What does cybersecurity mean to you?

  • Wednesday, March 20, 2013

When the news broke in October that the department of revenue’s computer system had been hacked compromising 3.6 million social security numbers and 387,000 debit and credit card numbers, South Carolinians were left wondering how the attack had happened and what it meant to them.

“It was a wake-up call,” said Dean of the School of Science and Mathematics Lok Lew Yan Voon, who is leading the college’s efforts to bring cybersecurity education to the Lowcountry. “People don’t generally realize just how important cybersecurity is until there’s news of a breach in security, and by then it’s too late. In talking with industry leaders in the region, it is clear that there is a need for technical programs in cybersecurity to train the workforce to fight this new war.”

The Department of Mathematics and Computer Science has several new initiatives taking place, including new academic programs in cybersecurity, to achieve the goals in education and workforce training.

March 26: What is Cybersecurity? a talk by Matt Bishop, Ph.D. 6:30 p.m., Graham Copeland Auditorium, Grimsley Hall Matt Bishop, professor of computer science at the University of California at Davis, Calif., will discuss what security in the internet infrastructure means. His talk, which will be general in nature to educate the public, will explore the meaning of cybersecurity, and the impact it has not only in day-to-day life but in society. Bishop’s research is in the analysis of vulnerabilities in computer systems, including modeling them, building tools to detect vulnerabilities and ameliorating or eliminating them. The talk is free and open to the public.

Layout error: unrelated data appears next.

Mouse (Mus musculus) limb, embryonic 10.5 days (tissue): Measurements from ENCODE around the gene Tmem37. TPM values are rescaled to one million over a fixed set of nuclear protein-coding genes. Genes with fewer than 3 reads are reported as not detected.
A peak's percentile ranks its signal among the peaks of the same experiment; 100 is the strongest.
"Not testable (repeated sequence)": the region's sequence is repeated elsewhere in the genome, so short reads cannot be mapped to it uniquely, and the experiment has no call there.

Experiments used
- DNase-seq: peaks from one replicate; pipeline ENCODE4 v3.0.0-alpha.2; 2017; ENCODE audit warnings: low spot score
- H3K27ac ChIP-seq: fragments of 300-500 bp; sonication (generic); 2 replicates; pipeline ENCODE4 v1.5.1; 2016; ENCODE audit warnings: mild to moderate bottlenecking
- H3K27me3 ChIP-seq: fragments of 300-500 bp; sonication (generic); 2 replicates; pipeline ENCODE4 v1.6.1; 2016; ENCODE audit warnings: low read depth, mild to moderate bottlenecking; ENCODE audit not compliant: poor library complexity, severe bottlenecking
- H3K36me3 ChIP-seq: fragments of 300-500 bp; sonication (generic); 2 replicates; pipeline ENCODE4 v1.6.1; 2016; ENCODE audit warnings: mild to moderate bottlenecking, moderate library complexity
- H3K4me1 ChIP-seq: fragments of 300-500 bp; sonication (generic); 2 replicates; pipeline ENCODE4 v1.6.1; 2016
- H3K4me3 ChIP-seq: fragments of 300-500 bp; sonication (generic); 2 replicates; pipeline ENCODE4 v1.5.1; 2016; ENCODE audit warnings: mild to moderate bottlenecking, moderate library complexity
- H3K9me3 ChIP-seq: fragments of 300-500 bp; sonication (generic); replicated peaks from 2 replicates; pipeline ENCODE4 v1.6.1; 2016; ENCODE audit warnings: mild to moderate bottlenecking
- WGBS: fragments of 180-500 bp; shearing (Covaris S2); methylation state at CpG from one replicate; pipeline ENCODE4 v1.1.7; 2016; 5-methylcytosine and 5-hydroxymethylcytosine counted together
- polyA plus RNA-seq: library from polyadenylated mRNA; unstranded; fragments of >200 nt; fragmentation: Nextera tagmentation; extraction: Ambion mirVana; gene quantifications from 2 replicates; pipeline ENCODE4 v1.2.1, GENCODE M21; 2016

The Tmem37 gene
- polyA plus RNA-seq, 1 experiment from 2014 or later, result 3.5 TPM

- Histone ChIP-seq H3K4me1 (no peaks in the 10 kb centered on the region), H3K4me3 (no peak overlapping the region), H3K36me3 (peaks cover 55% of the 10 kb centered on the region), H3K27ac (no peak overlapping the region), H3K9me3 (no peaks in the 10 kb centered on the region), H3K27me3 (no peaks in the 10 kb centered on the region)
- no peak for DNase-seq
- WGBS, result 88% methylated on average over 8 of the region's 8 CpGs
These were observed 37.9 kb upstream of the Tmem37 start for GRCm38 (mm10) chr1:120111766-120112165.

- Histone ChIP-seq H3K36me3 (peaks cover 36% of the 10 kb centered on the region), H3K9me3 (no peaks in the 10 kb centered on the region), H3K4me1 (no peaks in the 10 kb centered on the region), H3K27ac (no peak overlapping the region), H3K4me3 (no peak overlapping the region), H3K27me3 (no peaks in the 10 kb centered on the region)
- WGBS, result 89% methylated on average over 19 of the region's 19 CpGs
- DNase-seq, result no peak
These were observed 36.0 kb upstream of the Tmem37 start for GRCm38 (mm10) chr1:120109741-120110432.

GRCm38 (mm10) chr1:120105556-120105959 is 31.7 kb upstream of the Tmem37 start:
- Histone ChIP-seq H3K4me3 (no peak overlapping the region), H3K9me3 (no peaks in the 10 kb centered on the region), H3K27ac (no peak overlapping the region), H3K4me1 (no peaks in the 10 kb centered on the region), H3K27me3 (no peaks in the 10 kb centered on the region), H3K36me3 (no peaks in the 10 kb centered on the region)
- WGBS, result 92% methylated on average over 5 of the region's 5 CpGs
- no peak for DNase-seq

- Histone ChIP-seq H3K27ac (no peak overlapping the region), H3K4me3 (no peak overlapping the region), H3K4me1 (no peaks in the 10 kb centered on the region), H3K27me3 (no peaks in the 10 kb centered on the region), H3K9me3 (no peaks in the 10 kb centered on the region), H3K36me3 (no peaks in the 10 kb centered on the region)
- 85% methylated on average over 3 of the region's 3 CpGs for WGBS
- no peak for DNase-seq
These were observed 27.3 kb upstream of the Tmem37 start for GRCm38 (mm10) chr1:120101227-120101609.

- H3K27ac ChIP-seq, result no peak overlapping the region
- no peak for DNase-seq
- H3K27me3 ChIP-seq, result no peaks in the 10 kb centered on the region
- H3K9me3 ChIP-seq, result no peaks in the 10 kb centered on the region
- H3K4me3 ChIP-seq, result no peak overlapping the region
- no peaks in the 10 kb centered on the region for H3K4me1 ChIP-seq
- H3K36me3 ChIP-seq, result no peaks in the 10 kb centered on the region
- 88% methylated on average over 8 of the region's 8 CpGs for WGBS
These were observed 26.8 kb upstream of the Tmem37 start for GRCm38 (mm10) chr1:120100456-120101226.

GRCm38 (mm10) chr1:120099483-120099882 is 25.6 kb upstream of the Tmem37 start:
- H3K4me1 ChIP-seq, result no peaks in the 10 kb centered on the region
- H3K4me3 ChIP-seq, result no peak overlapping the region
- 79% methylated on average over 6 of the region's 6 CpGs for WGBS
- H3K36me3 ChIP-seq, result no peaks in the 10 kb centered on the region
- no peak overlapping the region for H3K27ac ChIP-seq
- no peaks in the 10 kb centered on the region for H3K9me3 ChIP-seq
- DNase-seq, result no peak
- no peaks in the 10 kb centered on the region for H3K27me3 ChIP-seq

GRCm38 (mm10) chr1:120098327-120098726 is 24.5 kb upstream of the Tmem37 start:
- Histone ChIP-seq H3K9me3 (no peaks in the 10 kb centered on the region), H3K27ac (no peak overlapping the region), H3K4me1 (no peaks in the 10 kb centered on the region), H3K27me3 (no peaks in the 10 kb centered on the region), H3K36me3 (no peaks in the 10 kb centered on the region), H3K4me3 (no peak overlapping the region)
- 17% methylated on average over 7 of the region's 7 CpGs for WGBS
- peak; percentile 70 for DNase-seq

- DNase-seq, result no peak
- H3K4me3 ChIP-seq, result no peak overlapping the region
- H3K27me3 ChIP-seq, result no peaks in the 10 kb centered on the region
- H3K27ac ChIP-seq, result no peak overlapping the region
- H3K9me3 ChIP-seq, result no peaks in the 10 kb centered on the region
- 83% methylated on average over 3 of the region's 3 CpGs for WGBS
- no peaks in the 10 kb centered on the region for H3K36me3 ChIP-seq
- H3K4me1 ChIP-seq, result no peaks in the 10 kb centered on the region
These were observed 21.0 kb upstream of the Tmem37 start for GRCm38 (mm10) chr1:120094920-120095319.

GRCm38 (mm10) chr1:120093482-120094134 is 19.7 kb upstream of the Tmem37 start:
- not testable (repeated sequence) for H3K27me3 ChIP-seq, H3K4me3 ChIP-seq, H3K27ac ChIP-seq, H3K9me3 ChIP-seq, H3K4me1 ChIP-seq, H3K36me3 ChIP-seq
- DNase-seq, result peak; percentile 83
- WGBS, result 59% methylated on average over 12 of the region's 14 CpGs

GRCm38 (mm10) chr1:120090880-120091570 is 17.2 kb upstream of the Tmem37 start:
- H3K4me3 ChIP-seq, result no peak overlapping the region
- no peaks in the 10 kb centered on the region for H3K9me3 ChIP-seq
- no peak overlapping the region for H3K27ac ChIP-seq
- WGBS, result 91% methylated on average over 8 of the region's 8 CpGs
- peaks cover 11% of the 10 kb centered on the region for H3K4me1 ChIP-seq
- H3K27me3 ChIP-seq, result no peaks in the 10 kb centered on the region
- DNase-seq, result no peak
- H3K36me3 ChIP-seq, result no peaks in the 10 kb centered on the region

April 13-14: 2013 Palmetto Cyber Defense Competition Mark Clark Hall Organized by the Palmetto Roost chapter of the Association of Old Crows, this inaugural competition will challenge South Carolina colleges and universities on Saturday and Charleston area high schools on Sunday. Blue Teams will be responsible for operating and protecting a small network while Red Teams will try to hack into the Blue Team systems.

Spring 2013: Minor in Cybersecurity. Five cadets will graduate this spring with a minor in cybersecurity. Students majoring in electrical engineering or computer science are the target for the new minor that requires five classes to complete: organization/architecture, a course in computer networks, a course in computer security, an approved elective such as computer crime and the capstone class advanced cybersecurity.

Coming soon: Specialization in Cybersecurity for students pursuing a Master’s Degree in Computer Science Coming soon, the master’s degree in computer science, which is a joint program between The Citadel and the College of Charleston, will have a specialization in cybersecurity. The new specialization is currently in the approval process. In addition to core courses, students will take advanced operating systems, privacy and security issues, data communications and networking and advanced cybersecurity to qualify for this specialization.

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